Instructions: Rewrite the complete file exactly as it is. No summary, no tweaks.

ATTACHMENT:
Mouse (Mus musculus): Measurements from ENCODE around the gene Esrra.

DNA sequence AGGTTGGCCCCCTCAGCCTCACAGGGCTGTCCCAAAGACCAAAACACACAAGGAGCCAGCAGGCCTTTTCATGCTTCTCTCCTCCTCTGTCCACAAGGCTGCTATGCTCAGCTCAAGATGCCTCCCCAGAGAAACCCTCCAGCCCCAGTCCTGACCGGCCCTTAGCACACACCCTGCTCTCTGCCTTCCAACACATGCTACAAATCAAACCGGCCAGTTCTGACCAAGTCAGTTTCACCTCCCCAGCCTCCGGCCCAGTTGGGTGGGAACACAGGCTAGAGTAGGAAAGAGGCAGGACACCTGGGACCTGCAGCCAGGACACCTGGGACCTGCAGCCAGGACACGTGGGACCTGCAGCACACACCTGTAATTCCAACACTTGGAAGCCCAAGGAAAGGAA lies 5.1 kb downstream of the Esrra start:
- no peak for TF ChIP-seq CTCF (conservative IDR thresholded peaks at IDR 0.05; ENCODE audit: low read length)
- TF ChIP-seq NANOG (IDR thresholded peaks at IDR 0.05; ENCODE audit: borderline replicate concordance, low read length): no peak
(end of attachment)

Mouse (Mus musculus): Measurements from ENCODE around the gene Esrra.

DNA sequence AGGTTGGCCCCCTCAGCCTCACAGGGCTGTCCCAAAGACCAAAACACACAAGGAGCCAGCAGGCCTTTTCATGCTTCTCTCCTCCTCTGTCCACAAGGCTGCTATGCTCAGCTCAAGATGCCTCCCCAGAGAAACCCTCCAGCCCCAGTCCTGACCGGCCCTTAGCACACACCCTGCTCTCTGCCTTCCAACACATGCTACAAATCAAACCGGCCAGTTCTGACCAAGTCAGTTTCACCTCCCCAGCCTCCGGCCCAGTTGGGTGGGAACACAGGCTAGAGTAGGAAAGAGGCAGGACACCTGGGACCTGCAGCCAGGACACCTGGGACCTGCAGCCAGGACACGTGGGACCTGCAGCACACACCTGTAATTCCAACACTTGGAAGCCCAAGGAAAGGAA lies 5.1 kb downstream of the Esrra start:
- no peak for TF ChIP-seq CTCF (conservative IDR thresholded peaks at IDR 0.05; ENCODE audit: low read length)
- TF ChIP-seq NANOG (IDR thresholded peaks at IDR 0.05; ENCODE audit: borderline replicate concordance, low read length): no peak